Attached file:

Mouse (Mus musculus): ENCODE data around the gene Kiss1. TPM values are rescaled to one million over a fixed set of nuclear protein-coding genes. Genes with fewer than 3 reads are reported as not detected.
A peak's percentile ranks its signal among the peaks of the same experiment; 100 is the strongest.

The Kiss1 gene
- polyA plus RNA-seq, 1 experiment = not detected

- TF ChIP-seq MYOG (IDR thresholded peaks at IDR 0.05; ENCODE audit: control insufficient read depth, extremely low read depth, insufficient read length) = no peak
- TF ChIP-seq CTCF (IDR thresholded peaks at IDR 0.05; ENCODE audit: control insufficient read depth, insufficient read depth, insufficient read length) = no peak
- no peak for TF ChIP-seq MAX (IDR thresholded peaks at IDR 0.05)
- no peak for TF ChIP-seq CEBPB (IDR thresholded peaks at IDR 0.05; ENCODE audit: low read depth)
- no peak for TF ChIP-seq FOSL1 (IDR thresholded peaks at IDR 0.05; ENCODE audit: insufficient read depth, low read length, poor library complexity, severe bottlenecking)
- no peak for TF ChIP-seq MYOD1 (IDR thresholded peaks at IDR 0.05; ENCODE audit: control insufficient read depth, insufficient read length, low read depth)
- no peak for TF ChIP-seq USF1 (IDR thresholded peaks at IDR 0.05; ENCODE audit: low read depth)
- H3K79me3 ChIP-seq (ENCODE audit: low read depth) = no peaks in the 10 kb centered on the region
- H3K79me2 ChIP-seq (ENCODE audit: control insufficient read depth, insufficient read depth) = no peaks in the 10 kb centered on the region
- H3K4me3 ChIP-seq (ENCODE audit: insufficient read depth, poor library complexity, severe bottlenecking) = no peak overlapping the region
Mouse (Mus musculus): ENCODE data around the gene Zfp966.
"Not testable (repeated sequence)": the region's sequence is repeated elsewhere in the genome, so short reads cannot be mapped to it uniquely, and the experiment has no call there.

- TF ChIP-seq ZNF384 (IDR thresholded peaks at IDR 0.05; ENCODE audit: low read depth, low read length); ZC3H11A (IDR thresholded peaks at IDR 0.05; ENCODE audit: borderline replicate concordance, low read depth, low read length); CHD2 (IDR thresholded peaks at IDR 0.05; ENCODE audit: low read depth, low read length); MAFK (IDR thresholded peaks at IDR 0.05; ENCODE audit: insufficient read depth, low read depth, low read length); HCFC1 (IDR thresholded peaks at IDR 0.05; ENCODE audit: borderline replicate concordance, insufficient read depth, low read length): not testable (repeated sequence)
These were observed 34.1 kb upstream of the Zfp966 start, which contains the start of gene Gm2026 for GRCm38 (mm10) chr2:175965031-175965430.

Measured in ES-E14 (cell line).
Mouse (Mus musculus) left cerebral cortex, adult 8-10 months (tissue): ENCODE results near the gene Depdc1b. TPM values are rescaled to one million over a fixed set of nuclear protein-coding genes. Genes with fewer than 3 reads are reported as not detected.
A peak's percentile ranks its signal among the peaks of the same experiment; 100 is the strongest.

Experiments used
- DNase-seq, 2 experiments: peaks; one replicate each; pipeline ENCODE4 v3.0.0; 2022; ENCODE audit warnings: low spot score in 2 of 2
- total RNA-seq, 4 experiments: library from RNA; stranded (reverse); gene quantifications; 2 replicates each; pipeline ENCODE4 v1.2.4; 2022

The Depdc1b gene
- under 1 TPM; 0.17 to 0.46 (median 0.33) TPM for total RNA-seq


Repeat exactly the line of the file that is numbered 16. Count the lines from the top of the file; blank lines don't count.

"Not testable (repeated sequence)": the region's sequence is repeated elsewhere in the genome, so short reads cannot be mapped to it uniquely, and the experiment has no call there.